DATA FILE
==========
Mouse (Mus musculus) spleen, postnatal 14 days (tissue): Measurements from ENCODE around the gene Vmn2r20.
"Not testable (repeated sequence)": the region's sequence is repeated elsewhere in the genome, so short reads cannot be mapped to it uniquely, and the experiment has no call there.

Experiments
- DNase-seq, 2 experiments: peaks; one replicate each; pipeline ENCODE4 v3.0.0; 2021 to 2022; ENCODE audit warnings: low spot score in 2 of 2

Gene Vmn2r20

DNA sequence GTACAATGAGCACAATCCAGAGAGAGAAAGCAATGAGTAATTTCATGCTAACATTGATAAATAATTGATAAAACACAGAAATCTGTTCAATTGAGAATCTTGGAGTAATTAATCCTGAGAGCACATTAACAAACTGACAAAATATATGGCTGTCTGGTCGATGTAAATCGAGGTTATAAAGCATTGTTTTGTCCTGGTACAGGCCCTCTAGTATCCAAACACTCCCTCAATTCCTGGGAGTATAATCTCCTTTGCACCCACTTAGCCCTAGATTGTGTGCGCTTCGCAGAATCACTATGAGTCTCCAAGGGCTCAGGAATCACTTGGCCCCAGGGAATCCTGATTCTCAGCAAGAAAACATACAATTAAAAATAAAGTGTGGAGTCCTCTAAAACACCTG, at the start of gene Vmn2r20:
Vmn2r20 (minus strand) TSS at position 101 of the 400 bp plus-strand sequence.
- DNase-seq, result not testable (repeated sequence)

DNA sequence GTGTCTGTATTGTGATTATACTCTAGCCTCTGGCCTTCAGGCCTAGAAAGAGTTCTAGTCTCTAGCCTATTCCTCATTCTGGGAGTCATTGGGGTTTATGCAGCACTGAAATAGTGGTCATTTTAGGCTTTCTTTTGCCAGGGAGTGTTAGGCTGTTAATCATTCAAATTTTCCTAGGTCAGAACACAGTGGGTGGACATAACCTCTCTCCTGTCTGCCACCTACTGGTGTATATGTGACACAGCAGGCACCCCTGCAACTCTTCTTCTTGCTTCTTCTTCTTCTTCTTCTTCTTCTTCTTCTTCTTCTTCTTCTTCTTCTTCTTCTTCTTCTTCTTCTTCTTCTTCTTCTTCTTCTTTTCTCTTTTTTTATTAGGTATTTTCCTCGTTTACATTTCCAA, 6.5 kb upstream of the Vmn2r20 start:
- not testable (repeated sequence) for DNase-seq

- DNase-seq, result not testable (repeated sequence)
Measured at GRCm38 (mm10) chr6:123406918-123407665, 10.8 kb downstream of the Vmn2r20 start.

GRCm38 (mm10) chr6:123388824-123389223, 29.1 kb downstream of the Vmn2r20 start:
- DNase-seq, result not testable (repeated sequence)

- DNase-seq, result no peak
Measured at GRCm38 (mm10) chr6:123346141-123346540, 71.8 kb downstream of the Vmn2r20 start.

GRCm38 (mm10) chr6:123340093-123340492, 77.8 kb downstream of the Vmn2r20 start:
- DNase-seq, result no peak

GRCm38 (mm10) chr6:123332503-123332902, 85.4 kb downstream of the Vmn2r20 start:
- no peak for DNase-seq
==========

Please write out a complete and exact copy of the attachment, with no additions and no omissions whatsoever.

Mouse (Mus musculus) spleen, postnatal 14 days (tissue): Measurements from ENCODE around the gene Vmn2r20.
"Not testable (repeated sequence)": the region's sequence is repeated elsewhere in the genome, so short reads cannot be mapped to it uniquely, and the experiment has no call there.

Experiments
- DNase-seq, 2 experiments: peaks; one replicate each; pipeline ENCODE4 v3.0.0; 2021 to 2022; ENCODE audit warnings: low spot score in 2 of 2

Gene Vmn2r20

DNA sequence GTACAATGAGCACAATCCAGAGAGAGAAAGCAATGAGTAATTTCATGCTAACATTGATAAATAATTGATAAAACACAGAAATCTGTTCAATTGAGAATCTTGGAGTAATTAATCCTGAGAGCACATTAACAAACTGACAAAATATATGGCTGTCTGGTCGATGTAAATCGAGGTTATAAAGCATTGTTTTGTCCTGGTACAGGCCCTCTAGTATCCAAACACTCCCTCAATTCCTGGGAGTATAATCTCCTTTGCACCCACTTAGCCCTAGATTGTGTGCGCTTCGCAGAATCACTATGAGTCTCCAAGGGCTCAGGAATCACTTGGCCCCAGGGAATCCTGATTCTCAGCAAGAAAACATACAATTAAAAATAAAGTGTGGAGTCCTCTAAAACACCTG, at the start of gene Vmn2r20:
Vmn2r20 (minus strand) TSS at position 101 of the 400 bp plus-strand sequence.
- DNase-seq, result not testable (repeated sequence)

DNA sequence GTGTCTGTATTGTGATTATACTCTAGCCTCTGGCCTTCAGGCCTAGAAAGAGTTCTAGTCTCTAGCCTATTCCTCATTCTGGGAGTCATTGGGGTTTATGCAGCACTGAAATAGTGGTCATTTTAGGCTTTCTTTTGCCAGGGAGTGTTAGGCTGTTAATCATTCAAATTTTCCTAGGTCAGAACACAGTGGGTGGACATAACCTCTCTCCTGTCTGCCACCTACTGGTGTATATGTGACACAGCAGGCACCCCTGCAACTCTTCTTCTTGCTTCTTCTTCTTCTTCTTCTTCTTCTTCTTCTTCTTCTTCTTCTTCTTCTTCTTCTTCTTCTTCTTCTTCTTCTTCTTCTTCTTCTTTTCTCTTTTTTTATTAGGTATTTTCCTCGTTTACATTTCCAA, 6.5 kb upstream of the Vmn2r20 start:
- not testable (repeated sequence) for DNase-seq

- DNase-seq, result not testable (repeated sequence)
Measured at GRCm38 (mm10) chr6:123406918-123407665, 10.8 kb downstream of the Vmn2r20 start.

GRCm38 (mm10) chr6:123388824-123389223, 29.1 kb downstream of the Vmn2r20 start:
- DNase-seq, result not testable (repeated sequence)

- DNase-seq, result no peak
Measured at GRCm38 (mm10) chr6:123346141-123346540, 71.8 kb downstream of the Vmn2r20 start.

GRCm38 (mm10) chr6:123340093-123340492, 77.8 kb downstream of the Vmn2r20 start:
- DNase-seq, result no peak

GRCm38 (mm10) chr6:123332503-123332902, 85.4 kb downstream of the Vmn2r20 start:
- no peak for DNase-seq